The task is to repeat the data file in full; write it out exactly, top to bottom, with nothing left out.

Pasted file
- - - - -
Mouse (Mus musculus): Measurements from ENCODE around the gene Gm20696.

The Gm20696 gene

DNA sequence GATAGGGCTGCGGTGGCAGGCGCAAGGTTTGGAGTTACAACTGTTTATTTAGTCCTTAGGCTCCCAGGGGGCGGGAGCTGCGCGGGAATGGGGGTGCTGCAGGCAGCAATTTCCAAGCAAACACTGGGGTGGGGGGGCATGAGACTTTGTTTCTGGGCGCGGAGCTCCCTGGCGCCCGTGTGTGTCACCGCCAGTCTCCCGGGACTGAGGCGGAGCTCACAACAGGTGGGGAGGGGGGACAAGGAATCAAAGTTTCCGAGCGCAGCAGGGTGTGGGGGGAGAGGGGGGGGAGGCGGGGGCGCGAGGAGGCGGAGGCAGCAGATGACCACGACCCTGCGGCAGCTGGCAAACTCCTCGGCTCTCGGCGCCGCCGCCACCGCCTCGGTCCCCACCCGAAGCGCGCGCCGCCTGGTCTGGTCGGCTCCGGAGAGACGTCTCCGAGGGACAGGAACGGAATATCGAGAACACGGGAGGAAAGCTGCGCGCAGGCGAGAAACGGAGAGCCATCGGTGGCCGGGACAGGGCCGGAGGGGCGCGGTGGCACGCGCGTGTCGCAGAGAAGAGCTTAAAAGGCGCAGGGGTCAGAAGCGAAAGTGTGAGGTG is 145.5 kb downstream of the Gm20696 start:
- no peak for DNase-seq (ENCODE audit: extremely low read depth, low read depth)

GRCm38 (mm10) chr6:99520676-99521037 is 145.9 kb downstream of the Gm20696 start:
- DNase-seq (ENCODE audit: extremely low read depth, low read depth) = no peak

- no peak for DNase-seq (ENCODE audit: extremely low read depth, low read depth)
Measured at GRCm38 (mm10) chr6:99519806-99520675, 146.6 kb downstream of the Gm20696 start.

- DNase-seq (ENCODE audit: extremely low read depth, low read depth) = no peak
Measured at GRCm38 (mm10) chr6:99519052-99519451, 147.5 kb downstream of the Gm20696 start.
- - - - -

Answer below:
Mouse (Mus musculus): Measurements from ENCODE around the gene Gm20696.

The Gm20696 gene

DNA sequence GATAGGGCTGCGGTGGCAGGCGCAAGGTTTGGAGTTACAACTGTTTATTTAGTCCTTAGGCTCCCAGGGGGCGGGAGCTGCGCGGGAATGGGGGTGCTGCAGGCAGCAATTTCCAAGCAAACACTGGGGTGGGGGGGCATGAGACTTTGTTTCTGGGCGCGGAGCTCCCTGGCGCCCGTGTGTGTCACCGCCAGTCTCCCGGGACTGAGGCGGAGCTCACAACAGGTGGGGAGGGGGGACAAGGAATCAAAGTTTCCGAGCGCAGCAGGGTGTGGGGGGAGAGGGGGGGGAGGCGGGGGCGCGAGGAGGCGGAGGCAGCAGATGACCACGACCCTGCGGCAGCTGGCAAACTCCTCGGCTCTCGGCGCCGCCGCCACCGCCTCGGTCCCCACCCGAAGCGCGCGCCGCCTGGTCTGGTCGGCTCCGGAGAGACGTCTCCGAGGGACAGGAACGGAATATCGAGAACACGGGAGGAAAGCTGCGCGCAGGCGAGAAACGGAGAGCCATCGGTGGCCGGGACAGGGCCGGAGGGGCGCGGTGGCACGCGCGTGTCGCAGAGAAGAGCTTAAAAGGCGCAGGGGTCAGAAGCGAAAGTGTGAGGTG is 145.5 kb downstream of the Gm20696 start:
- no peak for DNase-seq (ENCODE audit: extremely low read depth, low read depth)

GRCm38 (mm10) chr6:99520676-99521037 is 145.9 kb downstream of the Gm20696 start:
- DNase-seq (ENCODE audit: extremely low read depth, low read depth) = no peak

- no peak for DNase-seq (ENCODE audit: extremely low read depth, low read depth)
Measured at GRCm38 (mm10) chr6:99519806-99520675, 146.6 kb downstream of the Gm20696 start.

- DNase-seq (ENCODE audit: extremely low read depth, low read depth) = no peak
Measured at GRCm38 (mm10) chr6:99519052-99519451, 147.5 kb downstream of the Gm20696 start.